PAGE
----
Building the Ultimate College Football Coaching Staff for 2014 Season
What if money were no option?
What if contracts, school loyalty and recruiting ties weren’t an issue?
What if you could build the ultimate coaching staff?
As college football teams across the nation prepare for the 2014 season’s kickoff in just over two weeks, head coaches are garnering the lion’s share of attention.
Which coaches are national title contenders?
Which coaches are on the hot seat?
Behind the scenes toil the secret to their success: Assistant coaches. While head coaches serve as CEOs of their programs, their assistants do the bulk of one-on-one work with players, molding and shaping them for fall success.
Those assistants are becoming exceedingly well-paid, and with good reason. Without them, college programs would be in a world of trouble. They deserve the pay, as well as the recognition.
Here’s a look at one man’s idea of the ultimate college football coaching staff, across the board.
Defensive Coordinator: Kirby Smart
During Nick Saban’s Alabama tenure, the Crimson Tide has enjoyed one constant over all: stingy, brutish defenses which keep Saban and Co. in games and produce loads of NFL talent.
When Saban arrived in Tuscaloosa in 2007, he brought former Georgia defensive back Kirby Smart with him from his Miami Dolphins staff. A year later, Smart replaced Kevin Steele as the Tide’s defensive coordinator and hasn’t looked back.
In each of Smart’s six seasons as defensive coordinator, Alabama has ranked in the top 10 nationally in scoring defense. The Tide has ranked no lower than fourth in that category since 2009.
In 2009, Alabama won a national title and ranked second nationally in scoring defense (11.7 points per game) and total defense (244.1 yards per game). In 2011, the Tide won another national title while leading the nation in all five major defensive categories, allowing 183.6 YPG and 8.2 PPG. A year later, that defense played a huge role in another national title run, allowing just 10.9 PPG (best nationally) and 250 YPG (also tops nationally).
Smart has also helped mold NFL talent like linebacker Dont’a Hightower, safety Mark Barron, defensive lineman Marcell Dareus, cornerback Dre Kirkpatrick, linebacker Rolando McClain, defensive tackle Terrence Cody, linebacker C.J. Mosley and cornerback Dee Milliner.
While he is considered one of the nation’s top assistant coaches and a prime head coaching candidate, Smart’s $1.15 million salary, per USA Today, should keep him plenty content until the right position comes along. He told Atlanta's 680 The Fan, per AL.com's Andrew Gribble, that he's perfectly happy as a coordinator under Saban.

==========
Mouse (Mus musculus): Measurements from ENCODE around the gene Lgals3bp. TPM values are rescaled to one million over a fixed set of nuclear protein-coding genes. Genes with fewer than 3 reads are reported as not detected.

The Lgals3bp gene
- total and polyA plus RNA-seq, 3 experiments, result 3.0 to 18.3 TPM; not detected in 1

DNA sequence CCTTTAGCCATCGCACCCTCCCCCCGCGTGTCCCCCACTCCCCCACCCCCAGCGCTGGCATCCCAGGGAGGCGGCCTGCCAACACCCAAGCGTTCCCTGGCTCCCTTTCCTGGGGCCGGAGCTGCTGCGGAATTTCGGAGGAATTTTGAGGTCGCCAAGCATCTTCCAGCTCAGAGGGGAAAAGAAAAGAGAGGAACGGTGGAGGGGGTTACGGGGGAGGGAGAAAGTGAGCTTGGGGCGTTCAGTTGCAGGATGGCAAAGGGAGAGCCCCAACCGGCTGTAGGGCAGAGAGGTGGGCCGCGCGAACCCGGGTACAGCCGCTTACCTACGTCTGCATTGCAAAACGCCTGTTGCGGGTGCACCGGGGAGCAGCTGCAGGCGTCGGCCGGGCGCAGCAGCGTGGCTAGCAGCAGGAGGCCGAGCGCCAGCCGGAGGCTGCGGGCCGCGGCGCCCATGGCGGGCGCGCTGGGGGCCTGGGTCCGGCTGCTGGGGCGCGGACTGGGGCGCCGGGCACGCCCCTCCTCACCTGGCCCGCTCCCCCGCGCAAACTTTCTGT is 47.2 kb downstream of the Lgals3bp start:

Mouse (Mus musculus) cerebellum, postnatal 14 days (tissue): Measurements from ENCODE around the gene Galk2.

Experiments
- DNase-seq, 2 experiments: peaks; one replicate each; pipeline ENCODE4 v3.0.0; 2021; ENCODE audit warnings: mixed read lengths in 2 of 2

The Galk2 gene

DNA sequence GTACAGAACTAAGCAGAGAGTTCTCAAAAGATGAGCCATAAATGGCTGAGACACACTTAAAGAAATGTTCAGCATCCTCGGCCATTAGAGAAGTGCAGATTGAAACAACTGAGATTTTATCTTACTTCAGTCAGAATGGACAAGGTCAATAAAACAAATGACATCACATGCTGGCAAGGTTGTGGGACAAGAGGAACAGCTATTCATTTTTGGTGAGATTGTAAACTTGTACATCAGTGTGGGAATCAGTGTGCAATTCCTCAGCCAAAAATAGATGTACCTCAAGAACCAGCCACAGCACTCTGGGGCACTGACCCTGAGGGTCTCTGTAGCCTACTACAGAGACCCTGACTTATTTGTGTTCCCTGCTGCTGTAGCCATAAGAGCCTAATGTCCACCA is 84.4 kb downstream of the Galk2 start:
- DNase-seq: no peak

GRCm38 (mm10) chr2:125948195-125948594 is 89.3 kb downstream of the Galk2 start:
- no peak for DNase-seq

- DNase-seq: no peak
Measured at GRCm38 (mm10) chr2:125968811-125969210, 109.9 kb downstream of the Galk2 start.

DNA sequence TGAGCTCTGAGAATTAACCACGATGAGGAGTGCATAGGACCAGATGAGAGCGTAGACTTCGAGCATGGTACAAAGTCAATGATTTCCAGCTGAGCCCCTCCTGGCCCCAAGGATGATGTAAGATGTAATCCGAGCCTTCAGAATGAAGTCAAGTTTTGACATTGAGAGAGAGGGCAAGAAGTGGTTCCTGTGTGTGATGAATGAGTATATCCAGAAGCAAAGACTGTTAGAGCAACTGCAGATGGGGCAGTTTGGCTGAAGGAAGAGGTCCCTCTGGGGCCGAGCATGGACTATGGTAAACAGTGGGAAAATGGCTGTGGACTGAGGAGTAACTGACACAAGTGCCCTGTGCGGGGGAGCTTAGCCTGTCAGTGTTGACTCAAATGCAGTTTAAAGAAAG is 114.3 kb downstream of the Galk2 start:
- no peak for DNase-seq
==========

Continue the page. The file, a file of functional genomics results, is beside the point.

Defensive Line: Rodney Garner
In the SEC, a strong defense is the foundation for success. The foundation of a strong defense? An excellent defensive line.
Over the last 25 years, Rodney Garner has built a reputation as one of the best at molding strong defensive lines at both Auburn and Georgia. The former Auburn defensive line standout enjoyed a triumphant return to his alma mater last fall, as the Tigers defensive line played a big role in a turnaround from a 3-9 2012 season to a berth in the BCS National Championship Game.
Garner led a tough, nasty defensive line led by senior end Dee Ford (a first-round pick of the NFL’s Kansas City Chiefs) and junior defensive tackle Gabe Wright, an honorable mention All-SEC selection.
While at Georgia, Garner coached a host of SEC standouts and future NFL players while serving as part of a staff that won 117 games, two SEC championships, five SEC East titles and seven bowl wins. He coached five NFL first-round selections in Charles Grant, David Pollack, Richard Seymour, Marcus Stroud and Johnathan Sullivan, along with seven other NFL draft picks.
Garner is also an excellent recruiter who serves as Auburn’s recruiting coordinator. Auburn fans are certainly glad that he came home to the Plains after 17 years away.
Linebackers: Bud Foster
When we started building this staff we said that money, school ties and recruiting ties were no object, which was how we fit a star like Bud Foster into a linebacker coaching role. Foster has been as much of a Virginia Tech institution as Frank Beamer.
He is entering his 27th season on the Hokies staff and 20th as Beamer’s defensive coordinator, an unheard of run in today’s volatile college coaching climate.
Still, Foster just keeps churning out tremendous, stingy, nasty defenses in Blacksburg.
Last fall, Tech finished No. 4 nationally in total defense and ranked in the top 15 in six other defensive categories, one of the best performances in Foster’s stellar career.
2004 through 2006 also ranked as an impressive stretch. In 2004, Tech ranked in the top five nationally in in total defense, pass defense, scoring defense, interceptions and turnovers forced.
The Hokies led the national in total defense in both 2005 and 2006, with the 2006 team also leading the nation in scoring defense and passing defense. That year, Foster was honored with the Broyles Award, given to the nation’s top assistant coach.